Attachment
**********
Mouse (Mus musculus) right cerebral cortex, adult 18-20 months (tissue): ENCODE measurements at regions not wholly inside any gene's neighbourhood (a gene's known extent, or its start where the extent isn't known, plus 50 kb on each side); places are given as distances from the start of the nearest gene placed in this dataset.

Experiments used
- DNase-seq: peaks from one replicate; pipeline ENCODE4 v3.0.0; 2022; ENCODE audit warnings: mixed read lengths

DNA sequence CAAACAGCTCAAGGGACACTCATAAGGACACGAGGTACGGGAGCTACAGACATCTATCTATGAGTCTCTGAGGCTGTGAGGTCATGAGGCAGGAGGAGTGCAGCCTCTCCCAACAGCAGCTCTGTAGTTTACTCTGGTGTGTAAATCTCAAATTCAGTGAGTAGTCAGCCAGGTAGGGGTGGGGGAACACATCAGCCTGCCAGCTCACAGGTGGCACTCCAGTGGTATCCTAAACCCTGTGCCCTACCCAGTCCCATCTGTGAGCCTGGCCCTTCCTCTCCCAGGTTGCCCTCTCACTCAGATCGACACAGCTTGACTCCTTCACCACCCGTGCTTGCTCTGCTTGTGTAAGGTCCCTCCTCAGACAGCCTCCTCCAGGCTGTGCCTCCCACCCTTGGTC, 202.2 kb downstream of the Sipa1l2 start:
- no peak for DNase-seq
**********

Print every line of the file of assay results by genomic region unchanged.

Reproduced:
Mouse (Mus musculus) right cerebral cortex, adult 18-20 months (tissue): ENCODE measurements at regions not wholly inside any gene's neighbourhood (a gene's known extent, or its start where the extent isn't known, plus 50 kb on each side); places are given as distances from the start of the nearest gene placed in this dataset.

Experiments used
- DNase-seq: peaks from one replicate; pipeline ENCODE4 v3.0.0; 2022; ENCODE audit warnings: mixed read lengths

DNA sequence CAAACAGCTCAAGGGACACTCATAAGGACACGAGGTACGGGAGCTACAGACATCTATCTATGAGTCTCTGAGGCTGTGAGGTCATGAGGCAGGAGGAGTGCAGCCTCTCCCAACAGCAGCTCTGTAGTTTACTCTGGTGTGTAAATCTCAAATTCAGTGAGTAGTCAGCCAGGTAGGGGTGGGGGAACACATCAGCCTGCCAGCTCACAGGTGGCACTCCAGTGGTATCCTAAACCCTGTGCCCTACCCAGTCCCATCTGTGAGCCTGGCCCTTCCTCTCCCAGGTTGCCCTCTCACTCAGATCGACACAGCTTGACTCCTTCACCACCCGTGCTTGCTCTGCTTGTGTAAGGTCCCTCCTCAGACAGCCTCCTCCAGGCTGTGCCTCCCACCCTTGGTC, 202.2 kb downstream of the Sipa1l2 start:
- no peak for DNase-seq